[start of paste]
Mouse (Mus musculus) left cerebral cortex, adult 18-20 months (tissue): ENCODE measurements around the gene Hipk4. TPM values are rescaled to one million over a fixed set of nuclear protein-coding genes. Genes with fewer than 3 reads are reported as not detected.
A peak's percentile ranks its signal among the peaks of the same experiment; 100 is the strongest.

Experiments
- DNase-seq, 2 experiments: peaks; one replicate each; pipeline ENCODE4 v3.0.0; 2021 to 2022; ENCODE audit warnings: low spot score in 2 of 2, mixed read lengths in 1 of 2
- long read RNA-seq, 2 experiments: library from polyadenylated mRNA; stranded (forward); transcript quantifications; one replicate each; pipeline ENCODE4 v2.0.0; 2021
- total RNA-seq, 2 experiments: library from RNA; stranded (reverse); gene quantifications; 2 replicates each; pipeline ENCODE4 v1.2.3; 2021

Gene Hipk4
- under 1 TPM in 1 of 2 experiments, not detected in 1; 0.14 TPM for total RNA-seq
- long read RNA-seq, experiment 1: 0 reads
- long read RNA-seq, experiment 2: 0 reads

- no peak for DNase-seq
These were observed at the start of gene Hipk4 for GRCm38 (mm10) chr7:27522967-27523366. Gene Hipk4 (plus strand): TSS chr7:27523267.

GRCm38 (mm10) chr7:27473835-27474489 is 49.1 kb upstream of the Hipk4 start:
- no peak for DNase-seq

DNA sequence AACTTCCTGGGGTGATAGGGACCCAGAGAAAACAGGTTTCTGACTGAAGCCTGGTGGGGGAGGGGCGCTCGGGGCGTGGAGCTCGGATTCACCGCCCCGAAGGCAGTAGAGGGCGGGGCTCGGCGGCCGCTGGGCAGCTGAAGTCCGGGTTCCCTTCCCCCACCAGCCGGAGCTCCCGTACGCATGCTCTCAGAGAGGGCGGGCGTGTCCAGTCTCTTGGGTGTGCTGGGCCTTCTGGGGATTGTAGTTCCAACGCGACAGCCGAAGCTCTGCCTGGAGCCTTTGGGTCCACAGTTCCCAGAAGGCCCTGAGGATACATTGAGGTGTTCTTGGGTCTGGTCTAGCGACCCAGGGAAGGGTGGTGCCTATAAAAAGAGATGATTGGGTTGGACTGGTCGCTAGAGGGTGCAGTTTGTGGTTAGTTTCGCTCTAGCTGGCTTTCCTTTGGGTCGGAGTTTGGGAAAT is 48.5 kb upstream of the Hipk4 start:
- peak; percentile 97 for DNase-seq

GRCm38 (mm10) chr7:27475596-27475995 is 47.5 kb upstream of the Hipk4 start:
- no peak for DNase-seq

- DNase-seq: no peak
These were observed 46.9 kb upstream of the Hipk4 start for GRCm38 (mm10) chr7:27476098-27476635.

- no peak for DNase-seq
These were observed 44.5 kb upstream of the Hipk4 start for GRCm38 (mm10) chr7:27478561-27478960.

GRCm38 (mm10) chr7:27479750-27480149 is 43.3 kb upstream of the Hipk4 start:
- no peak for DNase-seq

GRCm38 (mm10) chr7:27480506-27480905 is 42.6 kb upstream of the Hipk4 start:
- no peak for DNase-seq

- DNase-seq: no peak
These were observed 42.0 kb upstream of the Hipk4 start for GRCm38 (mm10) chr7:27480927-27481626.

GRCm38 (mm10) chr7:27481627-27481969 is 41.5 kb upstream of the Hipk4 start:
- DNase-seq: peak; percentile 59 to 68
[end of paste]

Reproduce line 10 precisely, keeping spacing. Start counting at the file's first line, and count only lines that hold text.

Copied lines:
- long read RNA-seq, experiment 2: 0 reads